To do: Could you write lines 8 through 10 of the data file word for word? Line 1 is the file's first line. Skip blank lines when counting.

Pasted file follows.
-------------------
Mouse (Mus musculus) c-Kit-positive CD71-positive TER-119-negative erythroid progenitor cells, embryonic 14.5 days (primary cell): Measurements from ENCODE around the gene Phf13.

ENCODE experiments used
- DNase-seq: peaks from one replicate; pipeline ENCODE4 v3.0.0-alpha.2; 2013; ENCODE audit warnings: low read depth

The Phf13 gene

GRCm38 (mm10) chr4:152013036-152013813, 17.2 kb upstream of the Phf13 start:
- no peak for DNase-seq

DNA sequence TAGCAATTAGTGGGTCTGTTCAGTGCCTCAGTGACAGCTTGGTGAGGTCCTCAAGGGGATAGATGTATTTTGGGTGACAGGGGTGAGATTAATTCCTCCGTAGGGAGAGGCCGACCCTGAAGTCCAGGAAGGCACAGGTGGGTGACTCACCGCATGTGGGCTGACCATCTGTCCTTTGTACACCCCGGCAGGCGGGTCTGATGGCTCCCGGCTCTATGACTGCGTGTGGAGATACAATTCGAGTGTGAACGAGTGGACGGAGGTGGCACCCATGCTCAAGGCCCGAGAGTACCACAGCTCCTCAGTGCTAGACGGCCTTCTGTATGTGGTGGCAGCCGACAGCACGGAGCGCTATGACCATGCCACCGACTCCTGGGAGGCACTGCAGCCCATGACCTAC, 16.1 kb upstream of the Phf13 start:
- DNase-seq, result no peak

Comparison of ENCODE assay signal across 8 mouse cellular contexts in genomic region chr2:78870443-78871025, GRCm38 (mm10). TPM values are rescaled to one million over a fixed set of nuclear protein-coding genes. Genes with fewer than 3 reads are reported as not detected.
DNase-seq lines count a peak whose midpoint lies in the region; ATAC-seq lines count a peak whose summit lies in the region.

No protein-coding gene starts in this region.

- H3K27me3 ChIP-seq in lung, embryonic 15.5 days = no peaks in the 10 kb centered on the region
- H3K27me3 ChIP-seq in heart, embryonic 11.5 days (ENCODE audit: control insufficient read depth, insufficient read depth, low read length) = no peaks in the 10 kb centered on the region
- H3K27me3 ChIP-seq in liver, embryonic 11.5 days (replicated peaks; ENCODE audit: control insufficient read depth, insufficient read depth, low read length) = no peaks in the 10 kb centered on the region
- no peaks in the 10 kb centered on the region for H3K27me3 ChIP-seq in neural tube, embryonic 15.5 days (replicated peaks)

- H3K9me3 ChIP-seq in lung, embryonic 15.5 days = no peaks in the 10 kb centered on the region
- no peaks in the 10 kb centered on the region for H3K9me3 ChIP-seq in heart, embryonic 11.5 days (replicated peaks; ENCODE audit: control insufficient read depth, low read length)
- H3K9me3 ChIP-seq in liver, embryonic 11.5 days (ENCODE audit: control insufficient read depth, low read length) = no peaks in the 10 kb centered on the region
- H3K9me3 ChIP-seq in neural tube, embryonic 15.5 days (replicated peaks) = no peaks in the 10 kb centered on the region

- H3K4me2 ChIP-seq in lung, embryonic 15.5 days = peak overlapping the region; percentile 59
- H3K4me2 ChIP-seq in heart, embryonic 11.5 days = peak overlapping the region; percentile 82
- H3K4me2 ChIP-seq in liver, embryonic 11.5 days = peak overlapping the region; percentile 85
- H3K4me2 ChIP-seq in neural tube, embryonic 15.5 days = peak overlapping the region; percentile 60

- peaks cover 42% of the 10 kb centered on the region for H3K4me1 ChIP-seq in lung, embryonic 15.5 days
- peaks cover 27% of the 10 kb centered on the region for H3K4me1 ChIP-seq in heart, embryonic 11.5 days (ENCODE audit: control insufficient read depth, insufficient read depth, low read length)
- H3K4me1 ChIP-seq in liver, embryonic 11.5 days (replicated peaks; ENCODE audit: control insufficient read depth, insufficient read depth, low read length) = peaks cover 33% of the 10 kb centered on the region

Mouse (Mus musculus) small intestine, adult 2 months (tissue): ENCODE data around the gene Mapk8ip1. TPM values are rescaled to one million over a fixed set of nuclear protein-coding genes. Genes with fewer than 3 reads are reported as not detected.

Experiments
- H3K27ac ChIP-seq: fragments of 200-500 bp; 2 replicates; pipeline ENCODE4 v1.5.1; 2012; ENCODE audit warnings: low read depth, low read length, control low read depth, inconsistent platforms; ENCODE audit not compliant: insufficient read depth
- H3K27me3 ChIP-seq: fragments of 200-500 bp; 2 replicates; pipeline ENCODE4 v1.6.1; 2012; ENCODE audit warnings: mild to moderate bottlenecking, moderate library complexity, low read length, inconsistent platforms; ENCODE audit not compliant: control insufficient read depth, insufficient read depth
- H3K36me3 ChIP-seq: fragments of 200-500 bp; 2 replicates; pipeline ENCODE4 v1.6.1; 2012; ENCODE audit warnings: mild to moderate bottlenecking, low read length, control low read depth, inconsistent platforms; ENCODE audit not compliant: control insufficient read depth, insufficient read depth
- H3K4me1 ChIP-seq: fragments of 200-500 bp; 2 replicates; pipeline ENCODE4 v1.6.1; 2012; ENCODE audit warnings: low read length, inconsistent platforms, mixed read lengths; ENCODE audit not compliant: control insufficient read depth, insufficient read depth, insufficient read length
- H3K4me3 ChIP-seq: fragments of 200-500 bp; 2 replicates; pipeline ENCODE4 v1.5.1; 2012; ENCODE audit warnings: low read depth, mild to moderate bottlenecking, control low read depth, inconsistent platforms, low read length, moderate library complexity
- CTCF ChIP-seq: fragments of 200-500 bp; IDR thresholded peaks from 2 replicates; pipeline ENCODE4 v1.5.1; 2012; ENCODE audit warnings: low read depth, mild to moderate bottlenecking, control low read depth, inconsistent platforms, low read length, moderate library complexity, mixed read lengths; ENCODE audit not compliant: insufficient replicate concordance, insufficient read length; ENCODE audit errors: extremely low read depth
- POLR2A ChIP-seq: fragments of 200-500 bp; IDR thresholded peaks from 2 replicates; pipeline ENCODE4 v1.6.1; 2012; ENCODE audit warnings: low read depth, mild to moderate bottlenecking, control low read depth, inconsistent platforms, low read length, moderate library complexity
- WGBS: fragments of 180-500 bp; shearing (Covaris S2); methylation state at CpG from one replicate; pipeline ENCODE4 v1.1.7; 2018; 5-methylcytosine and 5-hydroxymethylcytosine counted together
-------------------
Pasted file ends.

- DNase-seq, result no peak

Comparison of ENCODE assay signal across 8 mouse cellular contexts in genomic region chr2:78870443-78871025, GRCm38 (mm10). TPM values are rescaled to one million over a fixed set of nuclear protein-coding genes. Genes with fewer than 3 reads are reported as not detected.
DNase-seq lines count a peak whose midpoint lies in the region; ATAC-seq lines count a peak whose summit lies in the region.